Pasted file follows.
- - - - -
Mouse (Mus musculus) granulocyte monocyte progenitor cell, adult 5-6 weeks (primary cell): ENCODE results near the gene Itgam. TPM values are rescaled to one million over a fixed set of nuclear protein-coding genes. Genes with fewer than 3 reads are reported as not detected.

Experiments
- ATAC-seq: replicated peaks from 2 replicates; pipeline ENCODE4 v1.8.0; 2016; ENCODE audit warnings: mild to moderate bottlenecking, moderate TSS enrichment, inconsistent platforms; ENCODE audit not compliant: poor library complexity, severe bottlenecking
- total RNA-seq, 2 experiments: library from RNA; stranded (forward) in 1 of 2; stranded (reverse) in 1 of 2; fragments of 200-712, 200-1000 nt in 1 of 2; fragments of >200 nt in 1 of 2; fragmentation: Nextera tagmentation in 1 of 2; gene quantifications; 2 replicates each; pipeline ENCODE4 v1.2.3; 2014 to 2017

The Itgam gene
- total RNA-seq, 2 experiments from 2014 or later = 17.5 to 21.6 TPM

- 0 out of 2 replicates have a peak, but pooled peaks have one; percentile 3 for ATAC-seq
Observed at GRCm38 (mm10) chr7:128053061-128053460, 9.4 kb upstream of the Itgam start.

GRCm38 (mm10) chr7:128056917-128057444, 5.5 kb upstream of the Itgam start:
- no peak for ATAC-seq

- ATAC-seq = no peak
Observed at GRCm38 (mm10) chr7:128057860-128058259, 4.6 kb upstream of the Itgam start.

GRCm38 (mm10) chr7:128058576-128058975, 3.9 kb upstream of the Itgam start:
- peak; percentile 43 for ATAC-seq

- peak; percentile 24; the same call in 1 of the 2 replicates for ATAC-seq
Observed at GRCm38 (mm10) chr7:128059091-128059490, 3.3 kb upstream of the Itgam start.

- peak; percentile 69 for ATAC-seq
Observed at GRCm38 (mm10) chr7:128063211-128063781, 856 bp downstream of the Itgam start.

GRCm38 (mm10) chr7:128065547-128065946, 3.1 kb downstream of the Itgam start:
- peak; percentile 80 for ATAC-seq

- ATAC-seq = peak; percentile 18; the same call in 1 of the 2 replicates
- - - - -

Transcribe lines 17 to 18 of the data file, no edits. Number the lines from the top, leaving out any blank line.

- peak; percentile 69 for ATAC-seq
Observed at GRCm38 (mm10) chr7:128063211-128063781, 856 bp downstream of the Itgam start.